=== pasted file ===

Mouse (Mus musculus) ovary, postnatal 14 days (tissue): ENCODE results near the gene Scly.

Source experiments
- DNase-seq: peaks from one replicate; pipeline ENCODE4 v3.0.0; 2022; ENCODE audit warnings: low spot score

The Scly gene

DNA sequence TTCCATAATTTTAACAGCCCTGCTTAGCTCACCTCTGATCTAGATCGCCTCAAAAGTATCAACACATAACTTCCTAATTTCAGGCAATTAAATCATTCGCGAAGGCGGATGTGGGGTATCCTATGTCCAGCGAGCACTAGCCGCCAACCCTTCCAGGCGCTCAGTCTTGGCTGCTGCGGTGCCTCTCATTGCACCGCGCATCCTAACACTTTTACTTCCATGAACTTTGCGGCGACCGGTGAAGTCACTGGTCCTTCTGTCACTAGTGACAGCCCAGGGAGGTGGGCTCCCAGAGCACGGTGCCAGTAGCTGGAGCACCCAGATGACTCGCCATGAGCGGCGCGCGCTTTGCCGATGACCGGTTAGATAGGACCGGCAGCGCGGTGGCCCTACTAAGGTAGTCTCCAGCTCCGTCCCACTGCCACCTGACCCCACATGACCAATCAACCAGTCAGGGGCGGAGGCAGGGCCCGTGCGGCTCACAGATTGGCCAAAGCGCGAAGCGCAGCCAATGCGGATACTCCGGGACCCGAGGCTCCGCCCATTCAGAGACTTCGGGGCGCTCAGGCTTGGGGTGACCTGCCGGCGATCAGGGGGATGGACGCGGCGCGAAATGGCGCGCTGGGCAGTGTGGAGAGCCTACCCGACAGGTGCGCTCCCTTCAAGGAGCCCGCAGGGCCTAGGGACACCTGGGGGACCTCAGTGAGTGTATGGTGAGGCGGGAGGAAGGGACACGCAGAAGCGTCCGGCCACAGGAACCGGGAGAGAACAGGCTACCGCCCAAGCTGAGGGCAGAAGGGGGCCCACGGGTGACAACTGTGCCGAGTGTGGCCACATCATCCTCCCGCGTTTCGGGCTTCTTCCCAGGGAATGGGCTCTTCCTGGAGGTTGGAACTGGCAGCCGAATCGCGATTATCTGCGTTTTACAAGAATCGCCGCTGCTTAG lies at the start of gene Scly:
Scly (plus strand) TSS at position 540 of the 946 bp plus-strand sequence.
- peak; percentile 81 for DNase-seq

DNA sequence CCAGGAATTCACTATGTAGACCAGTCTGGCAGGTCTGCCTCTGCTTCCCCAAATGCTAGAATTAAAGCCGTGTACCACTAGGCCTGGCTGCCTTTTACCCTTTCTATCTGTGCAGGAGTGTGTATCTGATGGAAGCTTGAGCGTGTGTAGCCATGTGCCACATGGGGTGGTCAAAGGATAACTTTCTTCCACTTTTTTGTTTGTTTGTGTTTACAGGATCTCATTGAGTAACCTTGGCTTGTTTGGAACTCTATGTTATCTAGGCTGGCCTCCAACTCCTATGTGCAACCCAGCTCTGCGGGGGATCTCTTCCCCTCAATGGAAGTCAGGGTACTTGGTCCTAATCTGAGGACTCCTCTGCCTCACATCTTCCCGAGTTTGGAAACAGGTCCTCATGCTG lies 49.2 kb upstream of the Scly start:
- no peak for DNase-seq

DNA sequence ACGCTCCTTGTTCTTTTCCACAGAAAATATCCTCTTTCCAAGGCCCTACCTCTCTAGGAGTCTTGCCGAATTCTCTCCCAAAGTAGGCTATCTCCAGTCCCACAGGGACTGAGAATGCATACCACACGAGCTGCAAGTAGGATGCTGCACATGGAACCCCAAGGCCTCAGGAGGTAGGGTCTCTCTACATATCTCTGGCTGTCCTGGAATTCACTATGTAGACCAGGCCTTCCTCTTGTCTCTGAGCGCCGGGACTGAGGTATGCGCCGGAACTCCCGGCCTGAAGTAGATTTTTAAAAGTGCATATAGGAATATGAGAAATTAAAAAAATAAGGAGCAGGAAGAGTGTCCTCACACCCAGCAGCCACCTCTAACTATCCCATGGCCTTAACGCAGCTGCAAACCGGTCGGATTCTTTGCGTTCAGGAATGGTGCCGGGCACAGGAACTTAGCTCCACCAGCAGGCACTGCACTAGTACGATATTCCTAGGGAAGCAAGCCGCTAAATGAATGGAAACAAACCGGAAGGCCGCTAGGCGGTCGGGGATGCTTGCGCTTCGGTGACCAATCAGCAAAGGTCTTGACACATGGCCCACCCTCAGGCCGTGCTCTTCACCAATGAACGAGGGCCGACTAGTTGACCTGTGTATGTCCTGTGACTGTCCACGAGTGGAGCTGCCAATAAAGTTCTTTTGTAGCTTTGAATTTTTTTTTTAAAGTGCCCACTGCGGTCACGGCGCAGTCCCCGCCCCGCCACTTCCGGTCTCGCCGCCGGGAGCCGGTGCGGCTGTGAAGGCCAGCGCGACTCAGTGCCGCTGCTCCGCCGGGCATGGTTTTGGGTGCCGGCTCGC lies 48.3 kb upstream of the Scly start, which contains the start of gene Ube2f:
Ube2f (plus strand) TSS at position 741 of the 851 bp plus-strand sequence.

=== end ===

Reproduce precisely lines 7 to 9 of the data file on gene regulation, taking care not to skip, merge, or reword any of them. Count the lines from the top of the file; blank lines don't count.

- peak; percentile 81 for DNase-seq

DNA sequence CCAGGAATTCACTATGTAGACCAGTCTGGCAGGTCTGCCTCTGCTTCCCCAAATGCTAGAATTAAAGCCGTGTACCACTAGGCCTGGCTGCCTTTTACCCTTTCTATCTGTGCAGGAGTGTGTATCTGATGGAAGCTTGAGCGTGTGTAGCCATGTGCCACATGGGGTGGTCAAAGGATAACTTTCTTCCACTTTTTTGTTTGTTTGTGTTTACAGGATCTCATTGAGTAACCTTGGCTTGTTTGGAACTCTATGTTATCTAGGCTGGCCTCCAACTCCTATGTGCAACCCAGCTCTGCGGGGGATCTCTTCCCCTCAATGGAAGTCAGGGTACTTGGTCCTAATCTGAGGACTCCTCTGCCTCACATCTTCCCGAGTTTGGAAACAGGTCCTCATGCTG lies 49.2 kb upstream of the Scly start:
- no peak for DNase-seq